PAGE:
In this war, I have many tasks , including: waiting in line to charge my mobile phone, among the cell phone chargers in our neighborhood, and waiting for the batteries on the electric motor to charge, so that I can turn on the TV on, to watch the news broadcasts the scenes of blood and rubbles.
I also pass time by washing clothes by hand, for washing machines have become a luxury that only rich people in Gaza enjoy, and I go up on the roof on اthe fourth floor and hang the washing on the lines.
My mother advises me to cover my hair, out of encouragement and fear of dying without a cover on my head, I tell her that since our men covered the females captives hair; they will definitely cover my hair if I am dead.
My mother and my sisters also try to intimidate me of the snipers stationed on the tall buildings in the Al-Tawam district to the west of Jabaliya , after the ground invasion, but I am not frightened, and I tell them jokingly: Snipers or no snipers, I will go back and let Hamas shoot me down, in a sarcastic reminder of Dahlan’s (Mohammed Dahlan, former security leader) famous video during the Gaza coup in 2007.
I must say that getting on to the roof of the building means getting news from the rest of the neighborhood.
Our neighbors house across from ours was bombed, and it seems they have not returned to it until today; their laundry is still left on the lines. My neighbor in the building opposite was mending some wires on the roof. It seems he was trying to get the TV signals.
My other neighbor hangs colorful laundry which is unusual and they are not removed , this means that some of her family members have joined them as refugees.
And my neighbor in the back building checking the water tanks; we hope that they have not been hit by shrapnel, because obtaining water in these circumstances has become more difficult than exploring for oil in the desert.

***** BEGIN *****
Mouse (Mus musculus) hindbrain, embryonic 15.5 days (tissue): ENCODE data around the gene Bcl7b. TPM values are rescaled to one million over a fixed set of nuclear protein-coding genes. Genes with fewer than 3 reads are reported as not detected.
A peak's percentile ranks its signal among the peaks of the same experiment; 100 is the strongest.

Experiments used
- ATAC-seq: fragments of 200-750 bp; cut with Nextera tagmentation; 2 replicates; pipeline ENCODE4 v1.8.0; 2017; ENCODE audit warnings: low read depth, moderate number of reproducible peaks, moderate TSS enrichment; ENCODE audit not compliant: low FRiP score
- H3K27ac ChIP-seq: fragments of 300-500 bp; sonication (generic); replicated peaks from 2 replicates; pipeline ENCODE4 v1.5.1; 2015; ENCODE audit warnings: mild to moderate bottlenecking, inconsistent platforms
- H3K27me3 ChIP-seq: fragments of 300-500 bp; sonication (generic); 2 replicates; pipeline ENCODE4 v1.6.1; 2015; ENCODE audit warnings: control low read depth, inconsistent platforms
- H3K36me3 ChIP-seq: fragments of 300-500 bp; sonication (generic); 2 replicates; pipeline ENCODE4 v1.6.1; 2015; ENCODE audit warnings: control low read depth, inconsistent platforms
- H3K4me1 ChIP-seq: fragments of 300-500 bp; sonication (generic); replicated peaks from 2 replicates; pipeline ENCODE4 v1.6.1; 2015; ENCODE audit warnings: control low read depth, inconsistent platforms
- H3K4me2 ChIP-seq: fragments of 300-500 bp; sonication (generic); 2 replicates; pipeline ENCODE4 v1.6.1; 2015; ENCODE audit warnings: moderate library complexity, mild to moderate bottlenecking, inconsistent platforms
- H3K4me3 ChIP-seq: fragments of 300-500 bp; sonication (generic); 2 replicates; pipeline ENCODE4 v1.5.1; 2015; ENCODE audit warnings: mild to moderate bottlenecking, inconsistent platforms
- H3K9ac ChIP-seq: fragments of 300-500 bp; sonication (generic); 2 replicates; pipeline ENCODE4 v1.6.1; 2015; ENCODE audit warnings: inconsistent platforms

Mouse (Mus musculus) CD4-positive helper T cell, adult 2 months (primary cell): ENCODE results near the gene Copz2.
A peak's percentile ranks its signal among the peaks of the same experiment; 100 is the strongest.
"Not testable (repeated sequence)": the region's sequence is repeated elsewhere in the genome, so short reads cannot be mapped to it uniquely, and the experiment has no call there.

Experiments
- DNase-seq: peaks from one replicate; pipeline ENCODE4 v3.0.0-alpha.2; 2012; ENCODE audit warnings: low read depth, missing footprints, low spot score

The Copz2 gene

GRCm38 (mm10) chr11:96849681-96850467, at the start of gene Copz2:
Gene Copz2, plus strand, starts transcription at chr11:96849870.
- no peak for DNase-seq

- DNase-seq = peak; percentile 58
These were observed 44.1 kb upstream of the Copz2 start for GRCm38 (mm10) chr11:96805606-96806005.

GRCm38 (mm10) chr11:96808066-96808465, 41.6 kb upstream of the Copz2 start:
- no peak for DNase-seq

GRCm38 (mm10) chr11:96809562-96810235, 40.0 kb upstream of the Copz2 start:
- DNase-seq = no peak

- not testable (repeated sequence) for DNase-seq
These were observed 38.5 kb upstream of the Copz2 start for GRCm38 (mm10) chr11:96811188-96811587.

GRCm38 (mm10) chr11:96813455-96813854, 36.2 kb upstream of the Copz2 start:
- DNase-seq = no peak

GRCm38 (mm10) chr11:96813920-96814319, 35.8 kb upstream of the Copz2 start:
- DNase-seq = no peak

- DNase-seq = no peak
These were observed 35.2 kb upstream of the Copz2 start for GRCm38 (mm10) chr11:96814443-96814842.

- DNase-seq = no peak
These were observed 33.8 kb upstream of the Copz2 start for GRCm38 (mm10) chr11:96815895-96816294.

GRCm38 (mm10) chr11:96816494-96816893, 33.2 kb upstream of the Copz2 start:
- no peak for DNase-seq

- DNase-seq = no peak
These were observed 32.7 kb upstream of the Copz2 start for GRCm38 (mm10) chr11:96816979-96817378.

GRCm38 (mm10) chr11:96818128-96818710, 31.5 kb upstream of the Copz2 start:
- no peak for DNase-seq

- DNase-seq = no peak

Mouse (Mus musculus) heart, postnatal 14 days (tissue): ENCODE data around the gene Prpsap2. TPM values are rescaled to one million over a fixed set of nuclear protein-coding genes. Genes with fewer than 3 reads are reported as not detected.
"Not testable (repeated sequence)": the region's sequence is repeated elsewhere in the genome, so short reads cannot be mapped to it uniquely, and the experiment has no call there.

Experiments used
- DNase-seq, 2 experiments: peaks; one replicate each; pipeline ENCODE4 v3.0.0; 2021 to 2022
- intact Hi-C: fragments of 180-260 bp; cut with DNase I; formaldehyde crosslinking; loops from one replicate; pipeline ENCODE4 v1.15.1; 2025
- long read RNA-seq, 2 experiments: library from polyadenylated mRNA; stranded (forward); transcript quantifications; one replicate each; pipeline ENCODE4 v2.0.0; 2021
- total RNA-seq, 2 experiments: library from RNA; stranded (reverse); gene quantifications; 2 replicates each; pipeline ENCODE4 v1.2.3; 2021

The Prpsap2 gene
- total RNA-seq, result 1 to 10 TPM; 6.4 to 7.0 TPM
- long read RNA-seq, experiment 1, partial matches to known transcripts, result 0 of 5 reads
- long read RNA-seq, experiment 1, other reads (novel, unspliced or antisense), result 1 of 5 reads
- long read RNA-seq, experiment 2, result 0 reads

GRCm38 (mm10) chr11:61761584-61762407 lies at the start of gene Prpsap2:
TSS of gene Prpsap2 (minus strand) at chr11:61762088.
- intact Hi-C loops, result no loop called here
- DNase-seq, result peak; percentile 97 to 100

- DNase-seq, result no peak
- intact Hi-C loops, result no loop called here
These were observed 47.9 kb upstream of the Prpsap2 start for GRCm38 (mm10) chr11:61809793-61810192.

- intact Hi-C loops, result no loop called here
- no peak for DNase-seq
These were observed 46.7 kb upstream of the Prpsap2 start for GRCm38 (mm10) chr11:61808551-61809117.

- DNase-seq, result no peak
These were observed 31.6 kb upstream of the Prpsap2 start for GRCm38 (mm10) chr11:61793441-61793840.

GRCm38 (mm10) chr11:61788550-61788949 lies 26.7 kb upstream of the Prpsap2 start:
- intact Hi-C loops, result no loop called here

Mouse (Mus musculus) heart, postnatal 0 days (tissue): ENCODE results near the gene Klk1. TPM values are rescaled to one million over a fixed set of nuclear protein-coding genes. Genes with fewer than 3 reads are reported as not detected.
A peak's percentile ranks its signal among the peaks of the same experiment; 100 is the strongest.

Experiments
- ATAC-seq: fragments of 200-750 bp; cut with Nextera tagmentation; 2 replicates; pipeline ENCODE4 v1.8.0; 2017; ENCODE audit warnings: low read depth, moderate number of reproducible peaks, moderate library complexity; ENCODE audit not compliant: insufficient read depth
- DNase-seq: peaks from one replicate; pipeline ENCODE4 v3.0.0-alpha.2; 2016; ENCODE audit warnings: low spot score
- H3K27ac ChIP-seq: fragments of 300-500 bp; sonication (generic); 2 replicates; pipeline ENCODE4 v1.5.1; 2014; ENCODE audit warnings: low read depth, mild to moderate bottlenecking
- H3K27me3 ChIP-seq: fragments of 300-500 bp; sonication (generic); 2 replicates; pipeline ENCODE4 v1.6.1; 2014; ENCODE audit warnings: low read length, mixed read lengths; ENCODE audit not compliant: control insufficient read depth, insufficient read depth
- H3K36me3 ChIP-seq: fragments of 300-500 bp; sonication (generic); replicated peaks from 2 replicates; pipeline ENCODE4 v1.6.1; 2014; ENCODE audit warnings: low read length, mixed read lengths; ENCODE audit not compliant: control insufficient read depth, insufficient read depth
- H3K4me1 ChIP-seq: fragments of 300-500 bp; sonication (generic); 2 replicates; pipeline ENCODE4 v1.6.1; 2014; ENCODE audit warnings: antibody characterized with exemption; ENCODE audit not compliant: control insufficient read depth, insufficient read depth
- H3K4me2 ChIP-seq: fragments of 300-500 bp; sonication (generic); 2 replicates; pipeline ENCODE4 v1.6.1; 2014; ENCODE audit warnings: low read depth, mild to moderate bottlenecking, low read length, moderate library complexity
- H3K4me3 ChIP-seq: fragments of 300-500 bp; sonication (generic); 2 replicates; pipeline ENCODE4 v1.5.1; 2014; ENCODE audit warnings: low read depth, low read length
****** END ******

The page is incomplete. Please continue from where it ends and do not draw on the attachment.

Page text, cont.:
My neighbor in the same building is still at home drinking her Coffee on the veranda, and her facial features indicate fear and sadness. We all share the same fear. My neighbor in the next building left heading South; I no longer hear their cursing and shouting at their children, nor their arguments with their husbands.
Going up to the roof is also means I get fresh news about the bombing sites. I look at the theneighborhoods like Wael Al-Dahduh ]Al Jazira TV correspondent in Gaza[ as my sister calls me, and I direct them to the site according to observation.
My sister is amazed at my knowledge; and I explain that this is the talent of spatial intelligence; the talent which I should have exploited, as it was possible for me to become a journalist if it were not for my family’s opposition , and this is a mean from me to show of to my sisters, dig up the past and remind my family of the rest of the dream that left me in the midst of customs and traditions.
The truth is that Gaza, with its concrete mass that fills the country an inch and a half, can be known by anyone residing in it with all its news, the names of its inhabitants, and the families that live there.
I must admit that I have negative energy that must be released, otherwise I will spread it around in the neighborhood who will hear my screams and cries. So, I am like a hard lion, who is afraid of nothing only during the day; when night falls, I wrap my body around it, which becomes a hedgehog, curling up in fear, and silently lamenting the condition of Gaza, crying, anticipating, and anxious in fear. We have never known a war like this one, and we have never been terrified as we have become terrified every day, but we are goblins who wake up again, and emerge in the morning from under the rubble and destruction, in the usual Gaza style of survival despite the oppression of the invaders. This war weighs down the heart, rusts the soul, and melts the body. This story does not end, if life is destined for us.